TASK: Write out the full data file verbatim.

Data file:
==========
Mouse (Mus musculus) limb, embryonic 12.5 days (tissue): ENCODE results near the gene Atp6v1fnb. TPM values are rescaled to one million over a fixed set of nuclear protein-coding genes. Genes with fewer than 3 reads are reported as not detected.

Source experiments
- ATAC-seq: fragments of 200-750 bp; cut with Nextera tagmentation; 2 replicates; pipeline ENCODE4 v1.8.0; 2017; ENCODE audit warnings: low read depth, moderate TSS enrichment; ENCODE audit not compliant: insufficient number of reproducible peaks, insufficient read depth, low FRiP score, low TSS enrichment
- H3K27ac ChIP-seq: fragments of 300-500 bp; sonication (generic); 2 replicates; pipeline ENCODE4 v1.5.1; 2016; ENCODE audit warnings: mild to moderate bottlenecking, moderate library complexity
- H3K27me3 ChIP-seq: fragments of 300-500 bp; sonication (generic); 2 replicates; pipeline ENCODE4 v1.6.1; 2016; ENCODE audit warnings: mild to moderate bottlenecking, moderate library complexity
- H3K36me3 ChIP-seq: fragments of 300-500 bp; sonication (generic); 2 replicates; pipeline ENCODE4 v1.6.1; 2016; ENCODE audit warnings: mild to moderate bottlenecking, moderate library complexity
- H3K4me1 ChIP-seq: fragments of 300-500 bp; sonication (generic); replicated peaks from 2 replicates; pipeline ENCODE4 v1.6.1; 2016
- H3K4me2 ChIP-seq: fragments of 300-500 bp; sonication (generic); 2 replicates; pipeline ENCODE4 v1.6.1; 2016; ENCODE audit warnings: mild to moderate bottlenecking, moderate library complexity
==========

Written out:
Mouse (Mus musculus) limb, embryonic 12.5 days (tissue): ENCODE results near the gene Atp6v1fnb. TPM values are rescaled to one million over a fixed set of nuclear protein-coding genes. Genes with fewer than 3 reads are reported as not detected.

Source experiments
- ATAC-seq: fragments of 200-750 bp; cut with Nextera tagmentation; 2 replicates; pipeline ENCODE4 v1.8.0; 2017; ENCODE audit warnings: low read depth, moderate TSS enrichment; ENCODE audit not compliant: insufficient number of reproducible peaks, insufficient read depth, low FRiP score, low TSS enrichment
- H3K27ac ChIP-seq: fragments of 300-500 bp; sonication (generic); 2 replicates; pipeline ENCODE4 v1.5.1; 2016; ENCODE audit warnings: mild to moderate bottlenecking, moderate library complexity
- H3K27me3 ChIP-seq: fragments of 300-500 bp; sonication (generic); 2 replicates; pipeline ENCODE4 v1.6.1; 2016; ENCODE audit warnings: mild to moderate bottlenecking, moderate library complexity
- H3K36me3 ChIP-seq: fragments of 300-500 bp; sonication (generic); 2 replicates; pipeline ENCODE4 v1.6.1; 2016; ENCODE audit warnings: mild to moderate bottlenecking, moderate library complexity
- H3K4me1 ChIP-seq: fragments of 300-500 bp; sonication (generic); replicated peaks from 2 replicates; pipeline ENCODE4 v1.6.1; 2016
- H3K4me2 ChIP-seq: fragments of 300-500 bp; sonication (generic); 2 replicates; pipeline ENCODE4 v1.6.1; 2016; ENCODE audit warnings: mild to moderate bottlenecking, moderate library complexity